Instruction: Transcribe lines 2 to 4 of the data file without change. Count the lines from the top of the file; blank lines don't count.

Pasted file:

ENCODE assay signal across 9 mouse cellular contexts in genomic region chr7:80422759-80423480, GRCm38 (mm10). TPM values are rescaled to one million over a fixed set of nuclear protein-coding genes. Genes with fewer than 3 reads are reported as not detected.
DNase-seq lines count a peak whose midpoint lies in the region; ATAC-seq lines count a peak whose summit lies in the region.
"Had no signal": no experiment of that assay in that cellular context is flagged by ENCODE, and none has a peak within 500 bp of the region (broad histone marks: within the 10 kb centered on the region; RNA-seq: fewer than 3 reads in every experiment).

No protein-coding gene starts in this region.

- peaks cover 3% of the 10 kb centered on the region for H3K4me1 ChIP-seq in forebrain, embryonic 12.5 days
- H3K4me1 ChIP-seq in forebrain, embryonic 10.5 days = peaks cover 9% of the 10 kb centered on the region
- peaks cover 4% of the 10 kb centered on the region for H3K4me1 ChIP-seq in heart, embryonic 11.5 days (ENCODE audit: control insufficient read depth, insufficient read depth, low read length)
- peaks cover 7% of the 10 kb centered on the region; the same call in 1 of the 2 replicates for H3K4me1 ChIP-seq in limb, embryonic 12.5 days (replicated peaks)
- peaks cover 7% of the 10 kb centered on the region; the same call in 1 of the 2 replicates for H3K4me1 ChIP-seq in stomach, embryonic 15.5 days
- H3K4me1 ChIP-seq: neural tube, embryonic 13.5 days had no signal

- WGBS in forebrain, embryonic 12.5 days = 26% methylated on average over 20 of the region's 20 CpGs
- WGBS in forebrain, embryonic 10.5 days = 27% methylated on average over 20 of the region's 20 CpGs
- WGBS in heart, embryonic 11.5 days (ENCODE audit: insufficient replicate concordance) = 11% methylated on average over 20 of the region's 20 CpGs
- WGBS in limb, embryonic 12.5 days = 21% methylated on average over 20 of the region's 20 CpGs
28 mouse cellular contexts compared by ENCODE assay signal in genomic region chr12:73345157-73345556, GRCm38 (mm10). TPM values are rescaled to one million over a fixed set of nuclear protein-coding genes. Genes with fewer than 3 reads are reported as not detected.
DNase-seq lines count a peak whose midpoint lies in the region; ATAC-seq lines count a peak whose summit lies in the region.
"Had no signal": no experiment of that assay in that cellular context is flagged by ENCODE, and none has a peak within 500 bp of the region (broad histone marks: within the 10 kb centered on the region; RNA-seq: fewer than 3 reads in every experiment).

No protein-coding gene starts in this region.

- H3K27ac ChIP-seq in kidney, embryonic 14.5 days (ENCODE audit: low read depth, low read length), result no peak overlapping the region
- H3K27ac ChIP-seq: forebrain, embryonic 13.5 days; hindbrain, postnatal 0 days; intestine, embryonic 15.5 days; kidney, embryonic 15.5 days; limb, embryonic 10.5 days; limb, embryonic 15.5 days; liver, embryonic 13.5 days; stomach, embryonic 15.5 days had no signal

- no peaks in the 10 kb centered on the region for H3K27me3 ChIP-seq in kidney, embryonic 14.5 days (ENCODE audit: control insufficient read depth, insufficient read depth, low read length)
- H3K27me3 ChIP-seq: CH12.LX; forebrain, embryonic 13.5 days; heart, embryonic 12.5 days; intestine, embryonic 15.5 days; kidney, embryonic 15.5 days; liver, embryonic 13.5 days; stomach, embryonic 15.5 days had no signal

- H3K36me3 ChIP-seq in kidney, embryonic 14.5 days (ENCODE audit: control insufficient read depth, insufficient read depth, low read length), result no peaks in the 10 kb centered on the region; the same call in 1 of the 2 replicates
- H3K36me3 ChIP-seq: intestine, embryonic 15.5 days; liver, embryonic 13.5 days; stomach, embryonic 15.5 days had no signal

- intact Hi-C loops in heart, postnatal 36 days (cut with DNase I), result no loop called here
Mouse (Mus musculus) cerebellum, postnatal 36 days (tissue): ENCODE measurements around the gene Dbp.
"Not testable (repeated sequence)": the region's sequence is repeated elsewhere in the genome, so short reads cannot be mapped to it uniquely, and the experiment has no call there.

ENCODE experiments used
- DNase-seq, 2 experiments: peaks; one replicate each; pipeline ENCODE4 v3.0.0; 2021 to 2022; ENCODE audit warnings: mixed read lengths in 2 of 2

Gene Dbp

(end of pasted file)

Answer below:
DNase-seq lines count a peak whose midpoint lies in the region; ATAC-seq lines count a peak whose summit lies in the region.
"Had no signal": no experiment of that assay in that cellular context is flagged by ENCODE, and none has a peak within 500 bp of the region (broad histone marks: within the 10 kb centered on the region; RNA-seq: fewer than 3 reads in every experiment).

No protein-coding gene starts in this region.